Knowledge therefore may be considered to be the ability to express (original plus altered) past. Secondly, ‘awareness’ is also other main component of knowledge. So in lose sense, only ‘theoretical awareness’ can be considered as ‘knowledge’. In a strict sense, combination of ‘awareness’ with any mode of expression such as theoretical expression or artistic expression or any other form of expression can be regarded as knowledge. The foundation of this knowledge is the ‘imaginative map’ of past experiences. This map is not the true picture of past because it includes such altered contents as well that may range from just vague and meaningless conclusions to marvelous metaphysical theories etc. This imaginative map sometimes reflects itself in disorganized or random styles in the forms of dreams and illusions, and the same imaginative map can reflect itself in very accurately constructed pieces of arts as well as logically/ mathematically and grammatically accurate pieces of philosophies, sciences and literature. It has been mentioned earlier that although theoretical awareness is not innate in humans, but humans do possess some pre-given tendencies that can refine and improve the quality of ‘imaginative map’ and also help in the process of construction of theoretical mind stuff. These pre-given tendencies are that humans, with passage of mind related experiences, tend to become logically, mathematically and grammatically more accurate and consistent and artistically and poetically more precise and balanced. As we live in already civilized age, so we get introduction to theoretical knowledge from the society. I already have stated that discussion in this article shall not go to speculations regarding just how theoretical knowledge first time originated in human societies. But however, it seems right to point out that these pre-given tendencies might be having a great role in the original creation of theoretical mind stuff. Theoretical stuff itself is not knowledge but it makes us ‘able’ to express our ‘imaginative map’. Our tendencies of becoming logically and mathematically more accurate and consistent can work on raw ‘imaginative map’; but it seems that these pre-given tendencies work more efficiently on theoretical mind stuff. When we logically, mathematically and grammatically improve our theoretical mind stuff, then actually we also make corresponding refinements and improvements in our ‘imaginative map’. And every segment of theoretical stuff corresponds to more than one aspect of ‘imaginative map’ and vice versa. By having a particular theoretical proposition in our conscious mind, we are having its related aspects of ‘imaginative map’ also in our conscious mind and vice versa. And just like that we can explore our imaginative map only through a chain like process, each and every bit of theoretical stuff also can be accessed (recalled/ expressed) only through a chain like process. Let’s say I have memorized page No.110 of a particular book. Normally, I shall recall the contents of this memorized theoretical stuff only through such a chain like process that I shall start telling it from first word and shall tell or express the complete page word by word. The chain is like that while uttering second word; I shall get a ‘spark’ of what is going to be the third word and by following that ‘spark’, I shall utter that third word; then I shall get similar ‘spark’ for next word and so on. This chain like process should be compared with photo copying process of photocopy machine that instantly copies all the contents of page. Secondly, it is very difficult to suppose that let’s say a classical singer is fully aware of all the complicated ups and downs of music before starting to perform. The fact, that seems right is that the singer shall start singing; and at stage of every bit of up or down in the music, he shall get similar ‘spark’ regarding what to perform in the very next moment. And then he shall give a continuous performance in this way. The wave of ups and downs of music is not “hard-coded” in his mind. Actually each and every bit of those ups and downs is just recalled, through a chain like process, at the right stage. The guiding factor behind this process is not any “hard-coded” material but seems to be consisted of many pre-given tendencies of humans, out of which “sense of musical balance” may be considered to be the main guiding factor behind this particular process.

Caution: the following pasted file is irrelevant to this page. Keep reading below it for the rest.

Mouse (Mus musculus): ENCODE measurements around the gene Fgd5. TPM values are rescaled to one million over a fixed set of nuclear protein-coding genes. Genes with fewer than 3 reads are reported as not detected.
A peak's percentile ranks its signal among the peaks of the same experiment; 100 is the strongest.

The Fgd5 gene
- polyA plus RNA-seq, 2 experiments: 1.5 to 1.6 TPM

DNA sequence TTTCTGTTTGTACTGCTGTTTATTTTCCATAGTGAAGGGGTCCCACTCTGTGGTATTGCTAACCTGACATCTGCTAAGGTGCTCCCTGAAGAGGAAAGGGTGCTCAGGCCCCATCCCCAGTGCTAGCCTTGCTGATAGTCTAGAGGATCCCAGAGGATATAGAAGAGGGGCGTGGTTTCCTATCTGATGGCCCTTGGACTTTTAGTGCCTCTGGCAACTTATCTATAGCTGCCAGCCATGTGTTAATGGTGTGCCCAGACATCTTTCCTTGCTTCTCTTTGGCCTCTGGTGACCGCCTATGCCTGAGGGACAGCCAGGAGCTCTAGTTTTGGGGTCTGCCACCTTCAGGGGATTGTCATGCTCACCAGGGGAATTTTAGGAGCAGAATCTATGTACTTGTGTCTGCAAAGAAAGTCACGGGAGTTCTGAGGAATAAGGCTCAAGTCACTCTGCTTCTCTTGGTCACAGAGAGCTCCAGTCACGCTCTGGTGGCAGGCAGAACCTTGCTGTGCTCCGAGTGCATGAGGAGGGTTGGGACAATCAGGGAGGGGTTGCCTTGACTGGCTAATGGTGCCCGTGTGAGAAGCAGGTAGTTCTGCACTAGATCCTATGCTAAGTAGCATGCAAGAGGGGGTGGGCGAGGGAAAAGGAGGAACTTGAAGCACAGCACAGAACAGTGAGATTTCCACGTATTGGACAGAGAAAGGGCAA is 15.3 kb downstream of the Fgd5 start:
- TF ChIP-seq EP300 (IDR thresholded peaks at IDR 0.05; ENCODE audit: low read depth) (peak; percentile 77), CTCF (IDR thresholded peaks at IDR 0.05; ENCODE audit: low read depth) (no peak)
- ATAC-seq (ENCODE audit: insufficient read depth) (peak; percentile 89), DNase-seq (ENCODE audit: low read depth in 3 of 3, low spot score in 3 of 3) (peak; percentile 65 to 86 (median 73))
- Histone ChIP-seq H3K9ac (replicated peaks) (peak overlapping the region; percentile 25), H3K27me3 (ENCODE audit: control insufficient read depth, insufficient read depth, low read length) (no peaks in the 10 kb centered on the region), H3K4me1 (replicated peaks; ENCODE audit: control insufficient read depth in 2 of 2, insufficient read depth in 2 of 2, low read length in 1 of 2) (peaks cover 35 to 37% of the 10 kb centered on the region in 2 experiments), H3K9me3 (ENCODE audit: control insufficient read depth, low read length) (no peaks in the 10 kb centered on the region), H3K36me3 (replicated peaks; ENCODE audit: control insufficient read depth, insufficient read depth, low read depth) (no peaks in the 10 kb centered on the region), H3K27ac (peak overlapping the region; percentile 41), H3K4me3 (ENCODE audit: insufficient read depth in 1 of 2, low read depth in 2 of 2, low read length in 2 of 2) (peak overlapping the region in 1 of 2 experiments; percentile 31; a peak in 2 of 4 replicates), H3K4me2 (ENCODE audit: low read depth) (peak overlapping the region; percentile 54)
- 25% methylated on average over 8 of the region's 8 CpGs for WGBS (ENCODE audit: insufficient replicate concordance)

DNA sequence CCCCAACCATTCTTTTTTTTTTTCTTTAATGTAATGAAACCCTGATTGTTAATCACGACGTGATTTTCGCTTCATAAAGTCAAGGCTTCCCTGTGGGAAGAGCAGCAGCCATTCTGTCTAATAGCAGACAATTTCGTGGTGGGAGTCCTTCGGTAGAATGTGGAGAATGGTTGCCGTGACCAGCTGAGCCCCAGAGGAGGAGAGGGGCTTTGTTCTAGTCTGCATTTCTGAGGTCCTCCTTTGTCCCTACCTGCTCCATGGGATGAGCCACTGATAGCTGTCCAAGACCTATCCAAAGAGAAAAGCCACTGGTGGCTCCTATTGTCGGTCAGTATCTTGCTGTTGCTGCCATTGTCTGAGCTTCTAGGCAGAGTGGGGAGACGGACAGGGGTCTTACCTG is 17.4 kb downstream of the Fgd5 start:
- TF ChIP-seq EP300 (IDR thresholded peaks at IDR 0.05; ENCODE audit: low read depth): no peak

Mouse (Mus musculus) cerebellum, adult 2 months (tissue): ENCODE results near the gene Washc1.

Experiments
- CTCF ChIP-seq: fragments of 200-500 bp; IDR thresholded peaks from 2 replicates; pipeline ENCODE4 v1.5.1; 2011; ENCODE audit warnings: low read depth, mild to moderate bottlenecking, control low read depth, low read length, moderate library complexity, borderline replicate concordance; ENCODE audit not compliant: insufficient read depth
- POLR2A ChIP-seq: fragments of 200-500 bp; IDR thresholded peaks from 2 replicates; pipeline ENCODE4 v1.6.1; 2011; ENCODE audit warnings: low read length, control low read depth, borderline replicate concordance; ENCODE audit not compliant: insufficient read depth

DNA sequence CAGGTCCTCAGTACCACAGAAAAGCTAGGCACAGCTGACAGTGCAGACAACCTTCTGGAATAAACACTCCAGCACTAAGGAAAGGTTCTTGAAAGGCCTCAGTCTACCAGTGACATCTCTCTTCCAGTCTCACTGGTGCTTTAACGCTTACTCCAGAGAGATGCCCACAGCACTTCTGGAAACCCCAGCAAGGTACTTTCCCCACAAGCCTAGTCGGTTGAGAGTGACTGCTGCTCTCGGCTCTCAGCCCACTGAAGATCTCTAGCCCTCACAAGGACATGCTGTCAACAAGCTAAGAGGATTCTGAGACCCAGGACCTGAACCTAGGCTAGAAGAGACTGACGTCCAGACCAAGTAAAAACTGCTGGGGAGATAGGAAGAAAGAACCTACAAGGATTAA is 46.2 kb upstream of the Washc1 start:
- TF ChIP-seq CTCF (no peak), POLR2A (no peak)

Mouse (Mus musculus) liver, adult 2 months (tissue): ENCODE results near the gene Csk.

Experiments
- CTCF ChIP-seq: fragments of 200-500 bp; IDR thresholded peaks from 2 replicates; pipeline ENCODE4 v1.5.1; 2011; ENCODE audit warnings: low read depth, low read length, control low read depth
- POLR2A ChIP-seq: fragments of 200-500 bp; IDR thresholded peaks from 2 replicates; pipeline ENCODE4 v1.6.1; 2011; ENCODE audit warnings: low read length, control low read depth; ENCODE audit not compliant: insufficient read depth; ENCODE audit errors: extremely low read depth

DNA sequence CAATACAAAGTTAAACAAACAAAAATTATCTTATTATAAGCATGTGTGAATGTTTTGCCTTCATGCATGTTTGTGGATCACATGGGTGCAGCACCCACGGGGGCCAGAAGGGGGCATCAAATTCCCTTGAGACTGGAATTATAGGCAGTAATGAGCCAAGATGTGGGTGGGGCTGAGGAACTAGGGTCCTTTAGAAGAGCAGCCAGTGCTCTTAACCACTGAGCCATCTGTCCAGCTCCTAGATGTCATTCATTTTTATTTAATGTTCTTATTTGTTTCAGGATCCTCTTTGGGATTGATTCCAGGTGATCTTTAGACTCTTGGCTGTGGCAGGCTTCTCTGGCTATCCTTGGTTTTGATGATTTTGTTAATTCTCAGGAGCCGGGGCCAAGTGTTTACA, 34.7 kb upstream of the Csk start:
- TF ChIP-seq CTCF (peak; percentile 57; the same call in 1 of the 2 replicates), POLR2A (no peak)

Similarly, knowledge does not reside in mind like any “hard-coded” theoretical propositions. Whenever we are required to ‘express’ knowledge, we start exploring our ‘imaginative map’, obviously in a chain like way; then some of corresponding theoretical stuff also comes to conscious mind. Our innate tendencies of keeping ourselves logically, mathematically and grammatically accurate also come to action. These tendencies, instantly, help in translating the exploration of ‘imaginative map’ into the logically connected and interrelated theoretical propositions. In this way, we theoretically describe our ‘imaginative map’. In the same way, we can instantly interpret the currently observed any new phenomenon and can describe it theoretically.